Back to Basics: Century West’s Strategy Fosters Growth During Down Economy

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At a time when many companies are struggling to stay in the black and retain staff, Century West Engineering Corp. has not only remained profitable but recently added five new members to its team.

Founded in Bend in 1969, the civil engineering firm also has offices in Portland, Spokane and Ellensburg, Washington; Century West employs 45 people, having recently added two new members to its Bend office. With revenues of about $4 million in 2004, the firm expects to top $6 million in earnings this year.

Century West is no stranger to adversity, though. In the late ’90s the company was much more diversified, providing its core services of municipal and aviation engineering along with operating a materials testing lab and an environmental division dedicated to soils testing for the redevelopment of contaminated sites.

“A lot of those business lines sort of ran their course and, in my mind, we didn’t get out of them soon enough,” said Joe Roshak, Century West’s vice president. “We did have some tough times during the early 2000s. Once we focused on municipal engineering and aviation services again, everything turned around.”

Century West specializes in civil infrastructure and utility improvements, ranging from enhancements to streets and sidewalks to the design and construction of stormwater and sewage treatment facilities. Its aviation services work includes airport master planning; the design and construction of runways, taxiways and parking aprons; and lighting and other navigational aids.

The firm’s work in Bend includes the design and construction of a stormwater pump station to prevent flooding of the Third Street underpass during rainstorms. Century West also designed improvements for 78 city bus stops to make them more accessible under the Americans with Disabilities Act, and designed 90 new curb ramps now under construction to make the city’s sidewalks more accessible as well.

In addition, Century West is now working with the Bend Airport and stakeholder groups to craft a master plan for Bend’s airport, and has worked on several projects at the airports in Madras, Redmond, Sunriver and Prineville. Roshak noted that in 2002, Century West didn’t have any of those airports in its project portfolio.

Dennis Fuller, the company’s president, said Century West’s service for new and existing clients includes identifying and applying for grants and other public funding for projects. The firm’s growth the last few years was fueled in part by the ability to capitalize on the American Recovery and Reinvestment Act by helping clients package stimulus money with other state and federal funding for projects.

“A cornerstone of our business is that we help clients access available funding, and I think that sets us apart from other companies,” Fuller said.
If a municipality wants to update its aviation capital improvements program, for example, Century West will work with local officials to develop a wish list, update it each year and communicate those needs to the Federal Aviation Administration. Then, when the FAA is prioritizing projects for funding, that wish list is on its radar screen.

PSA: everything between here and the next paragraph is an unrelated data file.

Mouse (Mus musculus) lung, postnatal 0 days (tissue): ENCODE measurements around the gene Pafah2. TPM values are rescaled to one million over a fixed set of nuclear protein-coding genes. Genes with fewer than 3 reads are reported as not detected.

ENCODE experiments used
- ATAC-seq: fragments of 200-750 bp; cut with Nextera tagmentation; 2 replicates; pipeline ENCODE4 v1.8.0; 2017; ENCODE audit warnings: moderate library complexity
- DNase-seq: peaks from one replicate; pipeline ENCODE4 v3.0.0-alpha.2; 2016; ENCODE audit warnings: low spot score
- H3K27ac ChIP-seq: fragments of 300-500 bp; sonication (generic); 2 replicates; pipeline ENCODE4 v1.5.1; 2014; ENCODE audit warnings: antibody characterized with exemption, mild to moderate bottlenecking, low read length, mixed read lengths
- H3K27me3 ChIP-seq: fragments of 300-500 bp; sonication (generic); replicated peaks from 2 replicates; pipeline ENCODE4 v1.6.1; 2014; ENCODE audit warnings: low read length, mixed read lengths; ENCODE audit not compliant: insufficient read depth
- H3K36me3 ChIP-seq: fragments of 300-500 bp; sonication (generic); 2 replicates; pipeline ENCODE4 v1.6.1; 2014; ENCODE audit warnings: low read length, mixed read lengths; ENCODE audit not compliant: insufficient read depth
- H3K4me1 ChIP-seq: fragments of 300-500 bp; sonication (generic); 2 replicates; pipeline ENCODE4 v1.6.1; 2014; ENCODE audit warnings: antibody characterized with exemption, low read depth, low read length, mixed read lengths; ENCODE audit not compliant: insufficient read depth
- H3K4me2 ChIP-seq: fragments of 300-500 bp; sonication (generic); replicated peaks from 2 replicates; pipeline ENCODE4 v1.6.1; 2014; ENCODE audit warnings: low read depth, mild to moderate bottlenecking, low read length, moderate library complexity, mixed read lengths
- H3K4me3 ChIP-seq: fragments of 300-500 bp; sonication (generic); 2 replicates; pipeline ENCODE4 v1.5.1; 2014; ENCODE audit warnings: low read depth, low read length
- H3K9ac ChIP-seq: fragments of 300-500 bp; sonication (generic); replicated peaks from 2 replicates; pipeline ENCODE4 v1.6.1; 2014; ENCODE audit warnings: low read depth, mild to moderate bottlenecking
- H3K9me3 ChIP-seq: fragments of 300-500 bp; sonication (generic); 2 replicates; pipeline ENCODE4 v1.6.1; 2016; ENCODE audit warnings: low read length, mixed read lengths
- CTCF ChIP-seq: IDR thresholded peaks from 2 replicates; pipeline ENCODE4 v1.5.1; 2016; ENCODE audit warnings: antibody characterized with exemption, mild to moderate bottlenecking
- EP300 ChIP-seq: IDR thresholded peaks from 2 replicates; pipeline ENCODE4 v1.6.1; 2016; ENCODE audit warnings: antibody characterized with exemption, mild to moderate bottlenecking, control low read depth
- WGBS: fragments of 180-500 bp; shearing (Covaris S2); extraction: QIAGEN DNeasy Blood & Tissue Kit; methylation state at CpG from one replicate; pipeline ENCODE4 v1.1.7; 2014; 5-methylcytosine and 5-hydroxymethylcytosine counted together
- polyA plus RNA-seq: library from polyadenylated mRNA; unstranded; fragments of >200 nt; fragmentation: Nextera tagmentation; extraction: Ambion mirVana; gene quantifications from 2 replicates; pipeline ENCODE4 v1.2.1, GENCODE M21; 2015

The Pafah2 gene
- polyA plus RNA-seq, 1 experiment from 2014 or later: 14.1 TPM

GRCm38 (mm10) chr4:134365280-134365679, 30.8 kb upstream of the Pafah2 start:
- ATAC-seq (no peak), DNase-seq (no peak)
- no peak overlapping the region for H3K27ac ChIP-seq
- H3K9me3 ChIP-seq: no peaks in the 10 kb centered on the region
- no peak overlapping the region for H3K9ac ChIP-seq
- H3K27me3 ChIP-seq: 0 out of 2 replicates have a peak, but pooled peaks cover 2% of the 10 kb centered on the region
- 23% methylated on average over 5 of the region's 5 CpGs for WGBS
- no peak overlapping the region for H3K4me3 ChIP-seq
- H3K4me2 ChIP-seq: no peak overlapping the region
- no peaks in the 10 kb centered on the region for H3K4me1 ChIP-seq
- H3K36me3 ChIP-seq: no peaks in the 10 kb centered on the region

“We can be working on a project now while helping the owner plan for projects three or four years out,” Roshak said.

Century West’s Spokane office frequently partners with the leaders of surrounding small towns to apply for grants and other funding for community improvement projects – from sidewalks and streets to water and sewage systems.

Sustainability has played an increasingly prominent role in Century West’s projects over the last few years. The city of Fairfield, Wash., hired the company to design an environmentally friendly wastewater treatment facility. The result was an aerated lagoon that provides primary treatment, then the discharged water flows into a trio of newly constructed wetlands for final treatment. The wetlands also provide a habitat for small animals, water fowl and other varieties of birds.

Century West currently is building a water reclamation plan in Airway Heights, Wash., that provides a sustainable approach to that city’s wastewater treatment and water supply. Due for completion in November, the new plant will provide a source of reclaimed water that significantly reduces the demand on groundwater sources, creates a new aquifer recharge source that will help alleviate a ten-year trend of dropping groundwater levels, and eliminates a source of pollution to the Spokane River.

Roshak noted that Century West’s focus on public projects has insulated it from the economic hit that many Bend companies have taken during the recession. While private investment for development and other land-use projects has dwindled, the public sector continues to provide a steady stream of work.

Another factor in Century West’s growth is a restructuring of the firm that allows it to do projects on a companywide level rather than an office-by-office basis, said Fuller, who joined Century West in 1984.

“That has really helped us in our ability to market ourselves and take on new projects,” he said. “We’re smaller now than we were ten years ago, but we’re much more efficient and profitable than we were then.”

Roshak, who has been with Century West for 23 years, said lessons learned during the company’s rocky patch continue to pay off a decade later.

“By staying focused on our target market and our niche, we started getting more work, we became profitable and we’ve remained healthier financially. Everything about what we do has improved,” he said.

www.centurywest.com, 541-322-8962.

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